Camille Thomes, Association of the Luxembourg Fund Industry
“The market share [of Ucits] is still significant compared to the local market, though it is understandable that Hong Kong, as an important financial market in the region, develops its local asset management industry,” Thommes told FSA on a recent visit to Hong Kong.
Locally domiciled funds are complementary to cross-border funds, he added, since both add to the number of investment choices available to investors.
The number of new Ucits funds for distribution in Asia grew by 4.01% in 2016, with Japan and Korea seeing a double-digit growth, according to an ALFI report. Among major Asian markets, the highest number of Ucits funds is available in Singapore, followed by Hong Kong and Taiwan. However, the number of Ucits funds authorised for sale in Hong Kong has declined.
Luxembourg-domiciled funds continue to dominate the mutual fund offering in Hong Kong, with 1,019 products accounting for 46% of the total number of funds authorised for sale at the end of June last year, according to data from the Securities and Futures Commission (SFC). However, the number grew only by 0.9% from June 2016, while the number of locally domiciled funds grew 8.6% to 745.
The growth in assets under management tells a different story. The assets in cross-border funds attributable to Hong Kong investors grew faster than the assets in Hong Kong-domiciled funds, according to data from SFC. For example, the AUM of Ireland- and Luxembourg-domiciled funds attributable to Hong Kong investors grew 29.7% and 15.4% respectively, while those in Hong Kong-domiciled funds grew 13.8%.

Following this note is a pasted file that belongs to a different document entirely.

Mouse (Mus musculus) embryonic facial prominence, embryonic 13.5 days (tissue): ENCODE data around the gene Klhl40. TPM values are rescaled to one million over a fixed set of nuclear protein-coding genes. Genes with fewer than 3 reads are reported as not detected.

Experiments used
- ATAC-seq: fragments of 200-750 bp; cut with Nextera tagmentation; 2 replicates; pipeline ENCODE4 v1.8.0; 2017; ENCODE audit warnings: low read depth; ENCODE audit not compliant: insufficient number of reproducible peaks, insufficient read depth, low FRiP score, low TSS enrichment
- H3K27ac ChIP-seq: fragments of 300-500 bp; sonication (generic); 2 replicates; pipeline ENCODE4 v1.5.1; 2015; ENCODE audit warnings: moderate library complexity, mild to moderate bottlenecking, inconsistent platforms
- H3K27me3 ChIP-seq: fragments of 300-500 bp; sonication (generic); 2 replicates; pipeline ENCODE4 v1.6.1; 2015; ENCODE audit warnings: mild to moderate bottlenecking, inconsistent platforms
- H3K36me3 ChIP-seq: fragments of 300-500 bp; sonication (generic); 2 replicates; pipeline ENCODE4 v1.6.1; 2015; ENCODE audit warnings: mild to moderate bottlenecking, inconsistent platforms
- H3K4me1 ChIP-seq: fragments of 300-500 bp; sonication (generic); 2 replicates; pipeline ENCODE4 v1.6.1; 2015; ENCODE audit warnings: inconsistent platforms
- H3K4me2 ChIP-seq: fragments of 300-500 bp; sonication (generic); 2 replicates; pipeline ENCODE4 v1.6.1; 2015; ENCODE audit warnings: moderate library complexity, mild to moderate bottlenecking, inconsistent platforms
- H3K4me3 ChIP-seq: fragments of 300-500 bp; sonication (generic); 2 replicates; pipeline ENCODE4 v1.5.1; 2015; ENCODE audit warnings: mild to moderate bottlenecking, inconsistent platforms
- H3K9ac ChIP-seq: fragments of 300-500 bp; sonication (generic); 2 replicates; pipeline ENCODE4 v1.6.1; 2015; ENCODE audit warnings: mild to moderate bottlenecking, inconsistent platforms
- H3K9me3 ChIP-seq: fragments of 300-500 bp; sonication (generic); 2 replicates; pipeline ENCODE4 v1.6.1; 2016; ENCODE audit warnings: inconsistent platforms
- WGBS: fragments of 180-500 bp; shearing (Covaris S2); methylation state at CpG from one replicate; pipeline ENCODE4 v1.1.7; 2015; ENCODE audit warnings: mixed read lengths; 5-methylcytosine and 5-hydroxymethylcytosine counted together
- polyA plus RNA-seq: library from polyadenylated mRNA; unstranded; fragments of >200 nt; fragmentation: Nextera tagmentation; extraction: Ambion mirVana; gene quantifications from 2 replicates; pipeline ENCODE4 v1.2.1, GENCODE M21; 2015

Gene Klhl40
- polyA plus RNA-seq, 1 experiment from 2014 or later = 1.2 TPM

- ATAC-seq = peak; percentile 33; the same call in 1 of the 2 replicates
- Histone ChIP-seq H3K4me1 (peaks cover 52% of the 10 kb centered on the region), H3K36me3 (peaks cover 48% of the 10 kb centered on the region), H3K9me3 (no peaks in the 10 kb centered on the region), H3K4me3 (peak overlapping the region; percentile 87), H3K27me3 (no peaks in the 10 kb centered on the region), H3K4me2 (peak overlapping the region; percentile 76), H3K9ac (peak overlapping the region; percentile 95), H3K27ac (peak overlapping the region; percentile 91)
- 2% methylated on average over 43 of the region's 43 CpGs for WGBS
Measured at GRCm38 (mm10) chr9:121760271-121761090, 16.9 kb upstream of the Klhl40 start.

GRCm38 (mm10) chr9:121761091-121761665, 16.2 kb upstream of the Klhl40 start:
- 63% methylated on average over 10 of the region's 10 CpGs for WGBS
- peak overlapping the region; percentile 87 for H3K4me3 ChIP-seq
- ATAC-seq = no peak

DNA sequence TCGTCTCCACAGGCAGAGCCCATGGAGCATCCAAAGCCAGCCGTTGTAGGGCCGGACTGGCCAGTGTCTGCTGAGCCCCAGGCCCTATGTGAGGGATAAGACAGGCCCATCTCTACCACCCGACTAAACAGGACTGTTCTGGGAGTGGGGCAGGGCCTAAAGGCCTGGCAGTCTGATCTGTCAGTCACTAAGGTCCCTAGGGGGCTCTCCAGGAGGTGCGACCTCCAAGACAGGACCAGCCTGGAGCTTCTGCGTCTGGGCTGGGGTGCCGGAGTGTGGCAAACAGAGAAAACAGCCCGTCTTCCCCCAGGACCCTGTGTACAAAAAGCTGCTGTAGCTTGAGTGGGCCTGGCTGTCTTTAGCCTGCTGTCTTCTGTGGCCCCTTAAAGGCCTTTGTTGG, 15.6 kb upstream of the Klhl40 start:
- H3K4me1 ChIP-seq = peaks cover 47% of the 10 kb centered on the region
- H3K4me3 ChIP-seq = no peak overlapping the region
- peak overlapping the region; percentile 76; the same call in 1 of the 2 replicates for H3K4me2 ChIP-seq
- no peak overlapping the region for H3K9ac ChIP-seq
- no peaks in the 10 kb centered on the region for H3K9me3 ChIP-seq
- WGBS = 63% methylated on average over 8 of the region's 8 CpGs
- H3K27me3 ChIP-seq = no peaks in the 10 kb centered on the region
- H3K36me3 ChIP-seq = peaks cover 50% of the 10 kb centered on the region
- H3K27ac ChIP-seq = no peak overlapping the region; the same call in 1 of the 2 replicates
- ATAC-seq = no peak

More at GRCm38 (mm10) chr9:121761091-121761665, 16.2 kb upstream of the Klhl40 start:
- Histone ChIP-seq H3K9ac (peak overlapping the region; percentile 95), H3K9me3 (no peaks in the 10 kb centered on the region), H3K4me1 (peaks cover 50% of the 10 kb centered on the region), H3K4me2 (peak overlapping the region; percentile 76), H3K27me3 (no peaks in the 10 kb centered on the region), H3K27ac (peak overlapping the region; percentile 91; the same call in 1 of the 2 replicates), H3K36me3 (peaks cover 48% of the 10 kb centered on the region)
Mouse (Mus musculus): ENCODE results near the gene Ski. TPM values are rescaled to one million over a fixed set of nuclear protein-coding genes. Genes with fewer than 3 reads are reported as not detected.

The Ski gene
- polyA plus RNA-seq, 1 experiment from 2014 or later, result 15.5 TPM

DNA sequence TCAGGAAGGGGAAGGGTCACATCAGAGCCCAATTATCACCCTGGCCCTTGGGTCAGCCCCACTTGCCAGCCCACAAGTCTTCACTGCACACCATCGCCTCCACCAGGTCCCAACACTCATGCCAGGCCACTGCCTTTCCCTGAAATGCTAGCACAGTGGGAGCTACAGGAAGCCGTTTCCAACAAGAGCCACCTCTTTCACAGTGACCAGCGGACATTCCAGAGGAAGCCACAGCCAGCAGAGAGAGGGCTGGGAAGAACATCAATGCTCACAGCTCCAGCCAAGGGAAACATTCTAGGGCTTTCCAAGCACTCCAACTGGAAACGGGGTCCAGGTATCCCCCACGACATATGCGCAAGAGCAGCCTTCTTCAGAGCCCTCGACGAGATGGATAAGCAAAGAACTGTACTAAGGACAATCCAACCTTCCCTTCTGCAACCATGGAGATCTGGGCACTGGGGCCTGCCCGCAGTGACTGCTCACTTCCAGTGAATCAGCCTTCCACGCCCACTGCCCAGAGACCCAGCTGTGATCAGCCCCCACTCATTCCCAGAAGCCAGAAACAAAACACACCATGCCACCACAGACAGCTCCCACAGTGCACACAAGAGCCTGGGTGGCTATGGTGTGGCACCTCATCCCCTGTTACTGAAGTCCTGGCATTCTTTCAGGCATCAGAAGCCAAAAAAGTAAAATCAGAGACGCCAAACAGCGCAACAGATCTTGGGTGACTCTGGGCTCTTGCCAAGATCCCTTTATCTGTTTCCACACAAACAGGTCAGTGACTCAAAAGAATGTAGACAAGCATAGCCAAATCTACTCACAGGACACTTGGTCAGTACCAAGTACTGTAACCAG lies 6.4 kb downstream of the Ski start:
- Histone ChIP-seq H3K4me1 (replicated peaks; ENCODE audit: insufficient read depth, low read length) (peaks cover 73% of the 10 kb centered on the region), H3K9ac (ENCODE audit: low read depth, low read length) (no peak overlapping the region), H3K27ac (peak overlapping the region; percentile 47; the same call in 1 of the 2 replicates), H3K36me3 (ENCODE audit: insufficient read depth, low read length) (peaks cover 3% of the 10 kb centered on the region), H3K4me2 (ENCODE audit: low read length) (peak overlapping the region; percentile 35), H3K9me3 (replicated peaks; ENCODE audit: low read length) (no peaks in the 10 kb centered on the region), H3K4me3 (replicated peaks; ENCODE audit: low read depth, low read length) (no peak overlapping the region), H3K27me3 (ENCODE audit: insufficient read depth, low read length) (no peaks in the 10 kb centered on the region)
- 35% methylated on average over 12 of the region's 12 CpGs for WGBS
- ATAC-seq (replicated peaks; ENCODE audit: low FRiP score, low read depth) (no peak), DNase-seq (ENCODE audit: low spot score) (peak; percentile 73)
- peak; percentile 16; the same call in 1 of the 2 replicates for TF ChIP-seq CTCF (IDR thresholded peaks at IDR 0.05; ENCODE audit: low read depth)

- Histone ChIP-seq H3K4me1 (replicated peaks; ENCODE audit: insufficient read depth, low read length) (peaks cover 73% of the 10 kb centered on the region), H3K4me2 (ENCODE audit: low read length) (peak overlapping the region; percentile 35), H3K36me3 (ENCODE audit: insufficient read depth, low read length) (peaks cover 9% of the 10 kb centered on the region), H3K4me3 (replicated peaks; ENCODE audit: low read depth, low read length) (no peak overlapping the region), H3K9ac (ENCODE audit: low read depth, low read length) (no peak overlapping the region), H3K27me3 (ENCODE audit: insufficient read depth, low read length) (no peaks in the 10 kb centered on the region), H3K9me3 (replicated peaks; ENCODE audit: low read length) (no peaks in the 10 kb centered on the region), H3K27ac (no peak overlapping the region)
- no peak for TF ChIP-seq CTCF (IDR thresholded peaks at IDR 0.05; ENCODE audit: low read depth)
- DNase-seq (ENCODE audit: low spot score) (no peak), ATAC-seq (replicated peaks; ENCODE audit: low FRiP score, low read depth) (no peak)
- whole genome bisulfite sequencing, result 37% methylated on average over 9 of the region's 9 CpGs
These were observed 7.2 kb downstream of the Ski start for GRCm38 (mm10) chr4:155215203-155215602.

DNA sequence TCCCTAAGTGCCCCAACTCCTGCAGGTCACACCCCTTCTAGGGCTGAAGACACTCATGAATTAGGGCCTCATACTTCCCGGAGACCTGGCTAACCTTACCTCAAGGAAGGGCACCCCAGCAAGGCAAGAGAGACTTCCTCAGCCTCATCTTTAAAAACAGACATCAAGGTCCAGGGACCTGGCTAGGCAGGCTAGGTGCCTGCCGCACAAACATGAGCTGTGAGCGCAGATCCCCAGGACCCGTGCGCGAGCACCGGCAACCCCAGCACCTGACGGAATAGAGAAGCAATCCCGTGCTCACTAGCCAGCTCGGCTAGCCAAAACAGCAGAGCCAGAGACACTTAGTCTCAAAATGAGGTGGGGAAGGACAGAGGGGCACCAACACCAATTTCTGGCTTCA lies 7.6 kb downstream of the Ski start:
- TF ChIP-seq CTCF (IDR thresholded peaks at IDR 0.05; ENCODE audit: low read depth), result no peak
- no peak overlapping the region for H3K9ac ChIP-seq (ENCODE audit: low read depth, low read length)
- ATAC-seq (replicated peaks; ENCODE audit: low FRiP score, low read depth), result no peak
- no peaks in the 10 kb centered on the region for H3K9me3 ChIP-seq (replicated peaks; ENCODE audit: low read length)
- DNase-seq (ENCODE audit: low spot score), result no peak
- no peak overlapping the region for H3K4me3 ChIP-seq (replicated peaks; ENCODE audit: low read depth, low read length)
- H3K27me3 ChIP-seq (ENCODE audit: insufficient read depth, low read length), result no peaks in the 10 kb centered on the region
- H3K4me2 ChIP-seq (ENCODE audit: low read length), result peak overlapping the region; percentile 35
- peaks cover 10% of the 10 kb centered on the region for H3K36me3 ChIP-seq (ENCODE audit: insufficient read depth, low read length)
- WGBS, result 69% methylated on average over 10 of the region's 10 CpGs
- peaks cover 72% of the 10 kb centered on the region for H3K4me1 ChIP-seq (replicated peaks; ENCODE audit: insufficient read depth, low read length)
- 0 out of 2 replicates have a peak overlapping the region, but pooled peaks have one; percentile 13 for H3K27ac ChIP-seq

Ucits vs Asean CIS and ARFP
Fund managers based in Asia see the Ucits fund structure as a viable channel when expanding outside the region, according to Thommes.
“Asian investment houses are attracted to the Ucits brand because it allows them to get an international exposure outside Asia. When they set up a fund in one of the [European Union] jurisdictions, they can sell it within the whole Union.”
The success of similar local fund-passporting regimes in Asia, such as the Asean CIS scheme and the Asia Region Funds Passport (ARFP), has “remained modest”, Thommes said, based on the conversations he had with industry players.
Unlike Ucits, which covers many countries in the EU, the Asean CIS scheme gives access only to three markets, added Choi Ching Yng, ALFI’s Hong Kong-based head of Asia representative office.
The Asean CIS, which connects the fund markets of Singapore, Malaysia and Thailand, has not gained much traction since its launch in August 2014. So far, only six funds have been approved for retail sale by both home and host countries.
Meanwhile, the ARFP scheme, which was initially announced in 2013, aims to connect the mutual fund markets of Australia, Japan, Korea, New Zealand and Thailand, but it hasn’t been fully implemented yet.
Thommes said that although these schemes may give domestic investors in the participating markets more access to different products, local fund houses have already provided diversification by launching feeder funds.
Daniel Caleghin, head of wealth management strategy for Asia-Pacific at Casey Quirk, said in an earlier interview that he did not believe the region would create its own Ucits-type fund structure, which would enable fund sales across all regional markets.
“The window of opportunity for an Asian Ucits is behind us,” he said. “This would have happened before the global financial crisis or right when the GFC hit, as a crisis can create flexibility.”
In addition, Europe is well-suited for Ucits because it has the advantage of political integration, he noted. “We don’t have that here.”